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Throughout most of written history, time keeping was essentially a local affair. Every town set its clocks according to the motions of the Sun, and Noon was defined as the time when the Sun reached its maximum altitude above the horizon. Each town had its own official timekeeper to calibrate a town clock to the Sun's motions. This town clock represented the "official time" in that town, and the citizens would set their own watches and clocks accordingly.
This system of local timekeeping was sufficient so long as the majority of people stayed in one place most of their lives. But, as technology allowed people to move across the country, a new system became necessary. In the United States and Canada especially, the railroads found it near impossible to construct accurate timetables for stops, since each stop was on a different time. Timetables could only become more efficient if every city and town along the rail network adopted some standard method of keeping time.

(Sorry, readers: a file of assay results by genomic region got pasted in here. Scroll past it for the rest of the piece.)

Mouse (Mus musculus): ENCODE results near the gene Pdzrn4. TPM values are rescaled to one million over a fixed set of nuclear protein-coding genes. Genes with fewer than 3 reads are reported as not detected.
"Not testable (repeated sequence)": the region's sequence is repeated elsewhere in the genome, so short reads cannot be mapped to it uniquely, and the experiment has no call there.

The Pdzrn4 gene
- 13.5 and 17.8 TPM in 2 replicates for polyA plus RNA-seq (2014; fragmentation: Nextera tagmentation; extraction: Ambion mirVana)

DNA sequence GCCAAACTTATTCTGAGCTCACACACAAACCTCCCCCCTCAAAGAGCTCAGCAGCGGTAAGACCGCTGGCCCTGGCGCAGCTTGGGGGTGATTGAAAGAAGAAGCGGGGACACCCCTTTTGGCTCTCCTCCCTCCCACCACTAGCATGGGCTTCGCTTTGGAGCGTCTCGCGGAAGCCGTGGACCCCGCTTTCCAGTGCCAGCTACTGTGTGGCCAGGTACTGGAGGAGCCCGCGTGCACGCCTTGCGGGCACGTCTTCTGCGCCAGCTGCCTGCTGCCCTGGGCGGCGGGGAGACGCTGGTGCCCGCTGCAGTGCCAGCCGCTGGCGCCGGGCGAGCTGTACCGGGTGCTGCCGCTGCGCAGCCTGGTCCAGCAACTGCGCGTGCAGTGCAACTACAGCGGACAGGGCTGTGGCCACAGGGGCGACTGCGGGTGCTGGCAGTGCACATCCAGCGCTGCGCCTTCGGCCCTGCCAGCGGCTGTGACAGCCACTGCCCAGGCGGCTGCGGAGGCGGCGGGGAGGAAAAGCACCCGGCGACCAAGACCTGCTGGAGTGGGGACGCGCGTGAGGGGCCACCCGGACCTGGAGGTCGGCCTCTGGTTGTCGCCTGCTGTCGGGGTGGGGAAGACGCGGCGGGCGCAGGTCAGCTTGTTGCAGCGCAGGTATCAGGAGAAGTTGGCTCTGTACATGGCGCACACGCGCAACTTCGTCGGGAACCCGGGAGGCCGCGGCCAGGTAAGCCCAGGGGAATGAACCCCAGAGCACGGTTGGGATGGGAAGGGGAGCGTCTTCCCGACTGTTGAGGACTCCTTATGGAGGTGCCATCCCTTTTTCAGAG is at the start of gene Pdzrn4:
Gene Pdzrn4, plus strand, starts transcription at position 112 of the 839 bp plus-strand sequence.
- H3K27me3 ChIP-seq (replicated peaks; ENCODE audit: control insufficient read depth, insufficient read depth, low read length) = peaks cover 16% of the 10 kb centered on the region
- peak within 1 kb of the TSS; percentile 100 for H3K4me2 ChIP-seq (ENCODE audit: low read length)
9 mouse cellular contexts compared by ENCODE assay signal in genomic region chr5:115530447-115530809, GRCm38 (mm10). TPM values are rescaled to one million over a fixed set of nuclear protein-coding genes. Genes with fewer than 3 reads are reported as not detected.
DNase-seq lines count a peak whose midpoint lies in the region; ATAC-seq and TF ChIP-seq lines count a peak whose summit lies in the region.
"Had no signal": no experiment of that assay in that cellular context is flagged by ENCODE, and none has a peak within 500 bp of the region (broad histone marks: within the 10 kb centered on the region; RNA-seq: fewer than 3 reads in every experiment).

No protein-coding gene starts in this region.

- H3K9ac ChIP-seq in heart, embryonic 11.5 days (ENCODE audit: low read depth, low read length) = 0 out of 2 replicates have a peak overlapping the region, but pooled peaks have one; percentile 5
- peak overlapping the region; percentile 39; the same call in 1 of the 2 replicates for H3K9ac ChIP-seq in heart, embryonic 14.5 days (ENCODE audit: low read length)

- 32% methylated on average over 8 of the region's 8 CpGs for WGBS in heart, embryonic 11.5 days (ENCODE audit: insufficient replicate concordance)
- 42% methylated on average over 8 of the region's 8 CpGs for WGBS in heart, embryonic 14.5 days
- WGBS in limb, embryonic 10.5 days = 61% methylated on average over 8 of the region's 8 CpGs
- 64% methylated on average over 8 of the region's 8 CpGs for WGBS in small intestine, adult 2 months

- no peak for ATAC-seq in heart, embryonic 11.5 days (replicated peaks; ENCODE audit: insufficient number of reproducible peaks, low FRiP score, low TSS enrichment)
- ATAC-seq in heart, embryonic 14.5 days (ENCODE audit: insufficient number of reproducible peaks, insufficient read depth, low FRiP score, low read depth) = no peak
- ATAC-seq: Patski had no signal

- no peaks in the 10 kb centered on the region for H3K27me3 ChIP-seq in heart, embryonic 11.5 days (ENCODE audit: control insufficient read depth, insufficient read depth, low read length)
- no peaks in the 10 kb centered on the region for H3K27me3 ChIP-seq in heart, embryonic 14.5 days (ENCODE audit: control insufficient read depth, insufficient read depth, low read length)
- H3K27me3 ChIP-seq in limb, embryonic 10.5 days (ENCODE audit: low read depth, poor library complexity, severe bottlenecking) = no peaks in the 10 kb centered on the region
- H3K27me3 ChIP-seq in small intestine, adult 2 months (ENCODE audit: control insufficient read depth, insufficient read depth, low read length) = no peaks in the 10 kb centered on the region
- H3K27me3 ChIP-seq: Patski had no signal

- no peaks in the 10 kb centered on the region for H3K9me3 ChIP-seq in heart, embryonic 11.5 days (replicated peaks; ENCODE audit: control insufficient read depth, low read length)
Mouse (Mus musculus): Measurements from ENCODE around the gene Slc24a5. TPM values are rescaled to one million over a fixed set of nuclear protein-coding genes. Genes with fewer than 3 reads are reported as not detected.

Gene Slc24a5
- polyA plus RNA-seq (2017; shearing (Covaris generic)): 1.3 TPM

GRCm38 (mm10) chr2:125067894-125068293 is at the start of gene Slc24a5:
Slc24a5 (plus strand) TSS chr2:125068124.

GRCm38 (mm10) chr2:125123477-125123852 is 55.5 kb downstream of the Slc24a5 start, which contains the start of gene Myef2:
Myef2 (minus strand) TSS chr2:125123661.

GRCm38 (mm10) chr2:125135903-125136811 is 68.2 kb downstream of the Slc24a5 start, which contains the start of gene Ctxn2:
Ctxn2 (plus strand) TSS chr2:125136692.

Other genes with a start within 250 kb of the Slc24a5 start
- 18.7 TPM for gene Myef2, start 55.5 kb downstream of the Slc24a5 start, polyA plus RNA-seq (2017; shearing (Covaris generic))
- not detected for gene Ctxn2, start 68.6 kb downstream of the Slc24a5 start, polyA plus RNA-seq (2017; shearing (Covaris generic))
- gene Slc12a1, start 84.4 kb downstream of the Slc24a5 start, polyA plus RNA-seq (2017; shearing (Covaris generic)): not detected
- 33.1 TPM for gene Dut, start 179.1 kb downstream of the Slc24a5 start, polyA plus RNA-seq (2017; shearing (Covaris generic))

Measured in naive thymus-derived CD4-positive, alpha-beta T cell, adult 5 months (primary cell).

In 1878, Canadian Sir Sanford Fleming proposed that the globe be divided into 24 time zones, each 15 degrees of longitude in width. Since the Earth rotates once every 24 hours on its axis and there are 360 degrees of longitude, each hour of Earth rotation represents 15 degrees of longitude. American railroad companies began using Fleming's time zones in 1883. In 1884, members of the International Prime Meridian Conference agreed that the longitude of Greenwich, England, would become zero degrees longitude and established the 24 time zones relative to the "Prime Meridian."
Today, most nations use the time zones suggested by Fleming. The map below shows all 24 of the time zones currently in use. National boundaries and political matters influence the shape of the time zone boundaries. China, for example, uses a single time zone instead of the five it "should" have. The second map shows the six different time zones in use within the borders of the United States.
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This page was last updated on 10/21/2017.